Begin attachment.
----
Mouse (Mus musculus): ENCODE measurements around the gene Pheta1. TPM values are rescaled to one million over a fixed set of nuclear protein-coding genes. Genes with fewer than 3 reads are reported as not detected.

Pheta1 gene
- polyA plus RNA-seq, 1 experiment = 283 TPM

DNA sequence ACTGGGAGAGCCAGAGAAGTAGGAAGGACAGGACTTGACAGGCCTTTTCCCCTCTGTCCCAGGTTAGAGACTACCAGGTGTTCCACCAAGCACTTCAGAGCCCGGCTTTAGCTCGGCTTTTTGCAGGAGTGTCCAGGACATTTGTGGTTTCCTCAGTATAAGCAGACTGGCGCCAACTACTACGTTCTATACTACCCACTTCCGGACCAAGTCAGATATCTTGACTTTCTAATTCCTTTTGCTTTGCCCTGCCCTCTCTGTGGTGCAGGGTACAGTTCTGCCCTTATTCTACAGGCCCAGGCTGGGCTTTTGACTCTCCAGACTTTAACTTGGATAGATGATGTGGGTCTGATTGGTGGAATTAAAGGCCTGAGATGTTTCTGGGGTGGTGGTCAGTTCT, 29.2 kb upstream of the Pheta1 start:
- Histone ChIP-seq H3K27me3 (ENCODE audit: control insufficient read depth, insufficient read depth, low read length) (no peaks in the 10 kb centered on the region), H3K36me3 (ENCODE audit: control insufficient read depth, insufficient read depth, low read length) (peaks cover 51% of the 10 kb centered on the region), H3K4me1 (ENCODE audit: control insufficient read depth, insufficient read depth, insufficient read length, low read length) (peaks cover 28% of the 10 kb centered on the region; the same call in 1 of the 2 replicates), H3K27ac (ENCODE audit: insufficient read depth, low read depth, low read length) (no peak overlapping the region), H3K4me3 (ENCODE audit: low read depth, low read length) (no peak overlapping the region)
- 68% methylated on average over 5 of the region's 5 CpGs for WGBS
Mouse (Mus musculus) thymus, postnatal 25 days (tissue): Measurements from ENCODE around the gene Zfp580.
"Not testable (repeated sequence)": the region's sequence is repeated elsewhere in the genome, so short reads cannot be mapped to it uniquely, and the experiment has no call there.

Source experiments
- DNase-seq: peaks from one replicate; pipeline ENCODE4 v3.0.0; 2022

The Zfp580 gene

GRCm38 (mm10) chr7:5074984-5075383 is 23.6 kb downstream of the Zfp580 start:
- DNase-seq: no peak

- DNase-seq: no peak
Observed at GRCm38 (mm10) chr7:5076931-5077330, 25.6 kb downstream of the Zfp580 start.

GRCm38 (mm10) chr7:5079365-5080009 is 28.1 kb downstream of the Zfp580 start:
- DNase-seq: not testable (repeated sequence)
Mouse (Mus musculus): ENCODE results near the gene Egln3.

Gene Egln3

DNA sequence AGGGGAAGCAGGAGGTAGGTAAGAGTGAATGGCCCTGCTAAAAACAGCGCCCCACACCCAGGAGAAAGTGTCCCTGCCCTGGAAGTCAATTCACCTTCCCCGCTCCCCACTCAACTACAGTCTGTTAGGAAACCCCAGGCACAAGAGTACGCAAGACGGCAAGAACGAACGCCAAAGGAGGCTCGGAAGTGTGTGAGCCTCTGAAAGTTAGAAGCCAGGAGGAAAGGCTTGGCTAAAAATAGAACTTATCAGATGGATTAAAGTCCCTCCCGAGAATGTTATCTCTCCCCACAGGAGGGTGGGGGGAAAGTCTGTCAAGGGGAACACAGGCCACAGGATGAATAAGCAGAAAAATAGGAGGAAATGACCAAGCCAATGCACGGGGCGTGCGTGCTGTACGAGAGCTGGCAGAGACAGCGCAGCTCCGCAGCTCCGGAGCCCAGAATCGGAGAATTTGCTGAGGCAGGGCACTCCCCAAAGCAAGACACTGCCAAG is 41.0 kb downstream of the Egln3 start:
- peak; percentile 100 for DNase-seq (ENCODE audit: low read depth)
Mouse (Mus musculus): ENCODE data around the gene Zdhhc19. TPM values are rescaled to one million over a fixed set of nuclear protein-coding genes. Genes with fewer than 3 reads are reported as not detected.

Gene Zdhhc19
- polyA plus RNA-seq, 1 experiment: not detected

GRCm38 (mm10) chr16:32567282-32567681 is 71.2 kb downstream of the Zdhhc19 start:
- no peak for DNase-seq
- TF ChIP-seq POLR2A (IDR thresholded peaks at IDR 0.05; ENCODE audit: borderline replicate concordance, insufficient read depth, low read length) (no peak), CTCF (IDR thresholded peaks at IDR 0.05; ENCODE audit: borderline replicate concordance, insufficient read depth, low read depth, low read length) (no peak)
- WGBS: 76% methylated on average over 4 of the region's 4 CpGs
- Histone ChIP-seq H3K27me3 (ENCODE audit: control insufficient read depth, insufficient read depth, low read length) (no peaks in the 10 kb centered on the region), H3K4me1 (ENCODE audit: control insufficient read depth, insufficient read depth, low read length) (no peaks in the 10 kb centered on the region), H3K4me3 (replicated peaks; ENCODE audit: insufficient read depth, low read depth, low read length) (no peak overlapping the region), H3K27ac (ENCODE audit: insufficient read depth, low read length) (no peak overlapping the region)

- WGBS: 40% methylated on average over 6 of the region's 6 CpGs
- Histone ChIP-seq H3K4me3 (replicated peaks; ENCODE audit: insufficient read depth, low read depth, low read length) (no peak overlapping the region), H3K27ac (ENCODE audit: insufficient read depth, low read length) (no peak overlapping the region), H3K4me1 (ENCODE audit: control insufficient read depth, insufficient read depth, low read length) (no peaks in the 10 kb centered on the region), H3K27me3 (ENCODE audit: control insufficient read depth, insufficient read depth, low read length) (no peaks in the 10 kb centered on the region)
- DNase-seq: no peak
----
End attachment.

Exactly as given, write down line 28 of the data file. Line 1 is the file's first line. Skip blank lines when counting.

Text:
- WGBS: 76% methylated on average over 4 of the region's 4 CpGs